Lauren Hartzell Nichols
Critical examination of issues in the philosophy of animal welfare and animal rights. Prerequisite: one philosophy course.
This course will explore a range of philosophical theories of and ethical issues involved in animal welfare. We will read Peter Singer’s classic Animal Liberation, classic and contemporary perspectives on animal rights, as well as Clare Palmer’s recently published Animal Ethics in Context. Along the way, we will address issues related to: the ethics of eating animals; the ethics of experimenting with animals; dilemmas of captivity and zoos; animals in the wild; animal companions; animal protection; and animal rights. Students will be encouraged to explore and assess all sides of the issues covered. Class sessions will be discussion based and will require both active participation and the timely completion of reading assignments. Written assignments will stress critical thinking and argumentation. This class has no prerequisites, but some prior study of philosophy will prove very useful. TEXTS: "Animal Rights: Current Debates and New Directions", Sunstein and Nussbaum, eds.; "Animal Liberation: The Definitive Classic of the Animal Movement", Peter Singer; "Animal Ethics in Context", Clare Palmer; Turning Technologies Clickers.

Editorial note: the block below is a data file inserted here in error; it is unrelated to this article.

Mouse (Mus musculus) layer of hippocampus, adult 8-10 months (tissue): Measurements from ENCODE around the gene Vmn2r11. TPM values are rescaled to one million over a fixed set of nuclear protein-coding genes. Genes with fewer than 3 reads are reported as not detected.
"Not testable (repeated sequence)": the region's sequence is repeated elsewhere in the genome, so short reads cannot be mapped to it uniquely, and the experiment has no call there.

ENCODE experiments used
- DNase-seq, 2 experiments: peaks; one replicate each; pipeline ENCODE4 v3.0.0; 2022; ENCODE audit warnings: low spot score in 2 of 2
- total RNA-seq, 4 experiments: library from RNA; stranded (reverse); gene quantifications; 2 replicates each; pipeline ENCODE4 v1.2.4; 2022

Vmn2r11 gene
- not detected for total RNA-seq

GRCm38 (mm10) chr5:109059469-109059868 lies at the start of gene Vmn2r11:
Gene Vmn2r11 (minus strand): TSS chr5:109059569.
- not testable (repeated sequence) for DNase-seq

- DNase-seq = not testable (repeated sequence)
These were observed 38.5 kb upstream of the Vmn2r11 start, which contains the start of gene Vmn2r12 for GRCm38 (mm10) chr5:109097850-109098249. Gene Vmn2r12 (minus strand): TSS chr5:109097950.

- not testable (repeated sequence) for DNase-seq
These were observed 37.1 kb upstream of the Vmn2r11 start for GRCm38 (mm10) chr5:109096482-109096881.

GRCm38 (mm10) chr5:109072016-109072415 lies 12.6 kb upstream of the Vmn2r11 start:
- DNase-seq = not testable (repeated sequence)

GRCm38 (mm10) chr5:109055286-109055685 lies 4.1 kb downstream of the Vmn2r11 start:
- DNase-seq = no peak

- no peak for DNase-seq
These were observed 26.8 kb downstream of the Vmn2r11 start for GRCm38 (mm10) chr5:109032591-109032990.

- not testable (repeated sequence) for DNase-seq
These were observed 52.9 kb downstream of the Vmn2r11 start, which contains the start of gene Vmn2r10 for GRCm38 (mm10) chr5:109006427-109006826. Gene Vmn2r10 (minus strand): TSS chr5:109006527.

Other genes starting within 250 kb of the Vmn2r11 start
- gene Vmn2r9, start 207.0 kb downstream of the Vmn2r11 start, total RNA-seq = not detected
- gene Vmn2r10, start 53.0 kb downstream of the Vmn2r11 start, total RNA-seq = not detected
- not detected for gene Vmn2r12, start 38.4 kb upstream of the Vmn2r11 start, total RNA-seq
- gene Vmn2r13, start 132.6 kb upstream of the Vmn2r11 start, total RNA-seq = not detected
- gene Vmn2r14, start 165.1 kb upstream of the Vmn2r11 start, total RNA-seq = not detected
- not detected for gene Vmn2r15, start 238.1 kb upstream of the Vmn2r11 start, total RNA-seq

Student learning goals
• Cultivate philosophical skills (e.g. reading; verbal and written exposition of arguments; verbal and written presentation of original arguments).
• Work towards a deeper awareness of the main ethical issues surrounding animal welfare.
• Critically reflect on the views presented and on students’ own views.
• The course will emphasize student interaction, discussion, and collaboration.
General method of instruction
Class assignments and grading